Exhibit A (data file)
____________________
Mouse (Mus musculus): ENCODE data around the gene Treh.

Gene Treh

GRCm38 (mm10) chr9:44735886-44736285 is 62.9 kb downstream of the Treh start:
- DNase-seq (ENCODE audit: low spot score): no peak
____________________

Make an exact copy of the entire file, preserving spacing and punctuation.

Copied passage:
Mouse (Mus musculus): ENCODE data around the gene Treh.

Gene Treh

GRCm38 (mm10) chr9:44735886-44736285 is 62.9 kb downstream of the Treh start:
- DNase-seq (ENCODE audit: low spot score): no peak